El Molin (Trento): enter a magic world

 (Visited July 2012)

When you enter El Molin, a restructured old mill with a weird architecture and unusual spaces for a restaurant, you already feel you are abandoning reality to enter a different, fairy-like world.



And indeed you’re in for a unique experience, sometimes a great one, not always a perfect one, this place is not about perfection: but a unique one. Gilmozzi is an excellent chef who has has a style – a ‘philosophy’ as many a pompous restaurant website (but not he) would say. He creates  menus that it would be impossible to have anywhere else. And that, it has to be said, sometimes even seem to be out of commercial logic and really meant to fulfill his creative needs more than anything else.

Not that there is anything ‘molecular’ or overly strange going on here. The menu looks in part very straightforward and traditional, but even the traditional dishes will surprise you, sometimes in subtle ways. And tonight we mostly skipped the most adventurous items.

Be assured, for example, that when you see that Char coaled Grigia Alpina (Alpine Gray, a local cow breed) with rhubarb and horseradish is on the menu, it’s not going to be just an anonymous slab of grilled beef. 

Unless you’ve been in the mountainous North East of Italy you’ve never tried this beef (this robust cow is deeply adapted to the local terrain), and even so you are far more likely to have had it at the table of a farmer than in a restaurant (we’ve never seen it in several years of restaurant/trattoria going in Trentino). The beef is intensely flavoured (in itself and thanks to the expert charcoaling, perhaps the real secret of this dish), with a marvelous texture, the crispy horseradish and the rhubarb, ingredients, especially the first, that definitely look to Central and Northern Europe more than to the Mediteranean, providing a gentle, apt accompaniment. This is a dish that not only is good, but that also tells a story, the story of a territory and of culinary influences.

This came after a pasta with local Fontal cheese and truffles from the Lessini mountains, which was OK but surprised us in being more forgettable than the rest of the meal. And a long sequence of breads, butters, nibbles and amuses made with skill and love (notable a potato bread). The pasta just below is an amuse, not the primo:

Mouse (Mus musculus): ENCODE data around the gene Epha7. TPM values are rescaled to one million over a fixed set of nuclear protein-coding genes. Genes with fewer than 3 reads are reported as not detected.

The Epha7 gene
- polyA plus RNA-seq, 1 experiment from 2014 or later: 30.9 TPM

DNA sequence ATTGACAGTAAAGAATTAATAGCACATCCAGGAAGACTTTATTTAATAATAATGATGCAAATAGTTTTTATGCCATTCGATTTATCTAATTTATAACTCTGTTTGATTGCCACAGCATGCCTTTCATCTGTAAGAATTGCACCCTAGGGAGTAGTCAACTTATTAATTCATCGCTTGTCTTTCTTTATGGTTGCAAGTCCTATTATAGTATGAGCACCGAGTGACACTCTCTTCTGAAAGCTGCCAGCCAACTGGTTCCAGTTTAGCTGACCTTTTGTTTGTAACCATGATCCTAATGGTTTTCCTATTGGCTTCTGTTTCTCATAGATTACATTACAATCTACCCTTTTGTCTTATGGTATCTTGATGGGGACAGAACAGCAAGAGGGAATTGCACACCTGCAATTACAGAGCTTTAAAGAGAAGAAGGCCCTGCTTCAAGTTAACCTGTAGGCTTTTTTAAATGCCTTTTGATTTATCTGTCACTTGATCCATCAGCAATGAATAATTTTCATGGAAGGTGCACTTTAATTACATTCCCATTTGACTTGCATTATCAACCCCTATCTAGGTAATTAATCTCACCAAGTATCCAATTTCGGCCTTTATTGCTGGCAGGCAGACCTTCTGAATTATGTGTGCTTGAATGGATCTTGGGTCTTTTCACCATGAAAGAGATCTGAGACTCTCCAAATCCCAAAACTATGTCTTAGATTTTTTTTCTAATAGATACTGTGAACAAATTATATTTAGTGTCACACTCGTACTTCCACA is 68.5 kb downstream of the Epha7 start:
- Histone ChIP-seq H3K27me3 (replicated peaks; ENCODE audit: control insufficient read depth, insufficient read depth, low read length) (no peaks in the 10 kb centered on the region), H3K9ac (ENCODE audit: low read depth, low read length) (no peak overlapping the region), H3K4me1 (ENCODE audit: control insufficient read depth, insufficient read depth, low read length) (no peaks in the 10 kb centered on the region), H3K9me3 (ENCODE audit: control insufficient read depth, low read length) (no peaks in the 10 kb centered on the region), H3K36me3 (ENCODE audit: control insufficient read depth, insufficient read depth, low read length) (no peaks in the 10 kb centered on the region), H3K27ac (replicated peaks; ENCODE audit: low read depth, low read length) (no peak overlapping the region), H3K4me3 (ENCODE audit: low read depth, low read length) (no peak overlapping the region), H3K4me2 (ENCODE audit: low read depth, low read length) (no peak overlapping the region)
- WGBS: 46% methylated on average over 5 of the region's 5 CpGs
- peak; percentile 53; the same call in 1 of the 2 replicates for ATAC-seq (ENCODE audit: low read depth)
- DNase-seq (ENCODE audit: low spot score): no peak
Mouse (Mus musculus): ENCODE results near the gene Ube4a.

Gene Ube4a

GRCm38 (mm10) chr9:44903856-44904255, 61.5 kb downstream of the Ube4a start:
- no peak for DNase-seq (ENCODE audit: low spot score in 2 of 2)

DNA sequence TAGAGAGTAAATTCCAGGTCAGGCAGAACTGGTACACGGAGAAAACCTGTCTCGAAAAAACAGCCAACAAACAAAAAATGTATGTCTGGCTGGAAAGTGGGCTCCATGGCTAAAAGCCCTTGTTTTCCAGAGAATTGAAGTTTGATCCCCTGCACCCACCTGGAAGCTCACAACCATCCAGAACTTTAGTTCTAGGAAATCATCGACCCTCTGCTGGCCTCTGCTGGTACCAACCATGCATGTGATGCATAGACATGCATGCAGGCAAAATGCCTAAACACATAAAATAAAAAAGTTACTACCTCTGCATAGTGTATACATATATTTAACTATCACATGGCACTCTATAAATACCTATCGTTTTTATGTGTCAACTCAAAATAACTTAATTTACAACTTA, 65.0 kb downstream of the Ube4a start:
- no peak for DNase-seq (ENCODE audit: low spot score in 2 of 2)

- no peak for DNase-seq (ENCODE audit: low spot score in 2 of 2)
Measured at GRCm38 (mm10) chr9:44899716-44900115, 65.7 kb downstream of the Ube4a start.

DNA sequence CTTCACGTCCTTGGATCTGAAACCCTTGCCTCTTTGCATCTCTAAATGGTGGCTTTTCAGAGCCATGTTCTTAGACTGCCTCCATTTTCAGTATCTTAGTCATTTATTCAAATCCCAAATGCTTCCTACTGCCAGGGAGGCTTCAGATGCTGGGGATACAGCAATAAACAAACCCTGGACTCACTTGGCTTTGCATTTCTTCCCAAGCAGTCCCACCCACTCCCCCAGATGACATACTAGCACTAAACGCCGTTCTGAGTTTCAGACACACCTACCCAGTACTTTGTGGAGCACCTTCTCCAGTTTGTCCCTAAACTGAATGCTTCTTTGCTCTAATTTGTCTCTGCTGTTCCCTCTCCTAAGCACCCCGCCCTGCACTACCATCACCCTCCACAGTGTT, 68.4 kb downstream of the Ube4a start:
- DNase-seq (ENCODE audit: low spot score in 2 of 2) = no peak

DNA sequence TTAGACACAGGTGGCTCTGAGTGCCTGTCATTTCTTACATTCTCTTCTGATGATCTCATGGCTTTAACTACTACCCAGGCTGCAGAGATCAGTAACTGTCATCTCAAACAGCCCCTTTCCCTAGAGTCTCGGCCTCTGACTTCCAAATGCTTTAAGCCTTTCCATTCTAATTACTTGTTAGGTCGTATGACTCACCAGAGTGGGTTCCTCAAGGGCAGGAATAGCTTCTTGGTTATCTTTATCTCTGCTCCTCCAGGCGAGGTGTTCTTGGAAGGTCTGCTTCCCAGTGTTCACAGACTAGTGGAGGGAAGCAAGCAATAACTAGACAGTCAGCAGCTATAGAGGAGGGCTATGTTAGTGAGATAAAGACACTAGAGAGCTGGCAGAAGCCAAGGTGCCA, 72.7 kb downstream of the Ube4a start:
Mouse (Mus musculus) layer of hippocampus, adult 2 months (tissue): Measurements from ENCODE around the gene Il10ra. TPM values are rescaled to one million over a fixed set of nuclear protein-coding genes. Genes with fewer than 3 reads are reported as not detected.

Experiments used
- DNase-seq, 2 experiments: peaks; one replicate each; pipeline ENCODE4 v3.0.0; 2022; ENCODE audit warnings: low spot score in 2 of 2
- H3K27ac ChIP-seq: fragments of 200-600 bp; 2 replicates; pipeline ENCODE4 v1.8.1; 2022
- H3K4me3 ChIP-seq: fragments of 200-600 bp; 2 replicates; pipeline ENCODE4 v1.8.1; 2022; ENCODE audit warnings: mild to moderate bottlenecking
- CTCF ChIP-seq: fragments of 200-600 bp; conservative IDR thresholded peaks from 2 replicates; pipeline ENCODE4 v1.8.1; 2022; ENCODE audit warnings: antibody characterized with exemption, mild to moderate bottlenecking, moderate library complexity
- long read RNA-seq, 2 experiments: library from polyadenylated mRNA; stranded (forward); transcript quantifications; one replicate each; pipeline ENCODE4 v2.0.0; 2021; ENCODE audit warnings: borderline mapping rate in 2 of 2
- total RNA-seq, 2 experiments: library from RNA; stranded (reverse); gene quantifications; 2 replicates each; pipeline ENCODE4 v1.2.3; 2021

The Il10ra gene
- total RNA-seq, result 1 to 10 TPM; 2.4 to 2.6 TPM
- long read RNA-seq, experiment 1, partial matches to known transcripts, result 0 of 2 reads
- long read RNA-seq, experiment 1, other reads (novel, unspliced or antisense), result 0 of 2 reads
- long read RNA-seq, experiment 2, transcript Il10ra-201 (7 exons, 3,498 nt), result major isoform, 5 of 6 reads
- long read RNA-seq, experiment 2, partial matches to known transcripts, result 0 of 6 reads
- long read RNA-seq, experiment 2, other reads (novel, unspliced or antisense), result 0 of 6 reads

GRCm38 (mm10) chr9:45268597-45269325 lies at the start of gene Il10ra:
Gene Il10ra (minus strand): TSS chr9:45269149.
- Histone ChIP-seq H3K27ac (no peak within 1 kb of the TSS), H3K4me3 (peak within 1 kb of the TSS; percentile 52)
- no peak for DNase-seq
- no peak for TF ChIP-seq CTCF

The breads came first in a nice basket:

… and then just kept coming, in a variety of flavours and cooking styles:

A Krapfen with seaweed mayonnaise, sea lettuce and braised eel

speaks, in flavour and presentation, of the more modernist side of the cuisine. It is elegant and playful, it is rich and light and delicious. 

A very clean dish of

Roe deer loin in extra virgin olive oil with vegetable chips and Moscato sauce

brings back again the primordial pleasure of a great piece of meat simply cooked (pink) with utmost care, yielding the flavours of the wood.

But a dessert called ‘Borderline‘, stark-looking and dense with incredibly tight aromatic and bitter notes REALLY pushed the boat out, too much for more dessert-conservative Woman, but sending Man, who always found very sweet desserts ultimately immature, into Paradise. He would eat this again, and again, and again (oh we can’t quite remember what it was: roots, herbs… gotta go back and find out!).




Woman is more content, very content in fact, with this milk torte, hay and violet. Remarkable: the milk transformed into a sponge soaking up the sauce below, and the ethereally crunchy wafer – delicious!

 And we both still remember with delight the Variation’s of creme brulee, a kind of signature dessert which we’ve had on previous visits and is a lecture in flavour extraction.

Price wise, as we mentioned before, so great is the disparity between the quality and elaboration (and also quantity) of what you eat and what you pay (consider also that we are in Michelin starred venue), that we worry about the economics of this restaurant! Service was very friendly and correct, and the chef often comes out himself to introduce his dishes (to each table).



Chef Gilmozzi may not pull off only perfect dishes, and not all dishes are for all tastes, but he dares and thinks and researches, he creates a magic world in his unique restaurant, an experience that is strange and fascinating precisely because it is so firmly based on the local produce and tradition, where the flavours of the surrounding woods and mountains are assembled and disassembled according to his unlimited fancy. A must go place in Trentino, and the perfect complement to the not distant, more traditional Malga Panna.

Home

Leave a Reply

Fill in your details below or click an icon to log in:

WordPress.com Logo

You are commenting using your WordPress.com account. Log Out / Change )

Twitter picture

You are commenting using your Twitter account. Log Out / Change )

Facebook photo

You are commenting using your Facebook account. Log Out / Change )

Google+ photo

You are commenting using your Google+ account. Log Out / Change )

Connecting to %s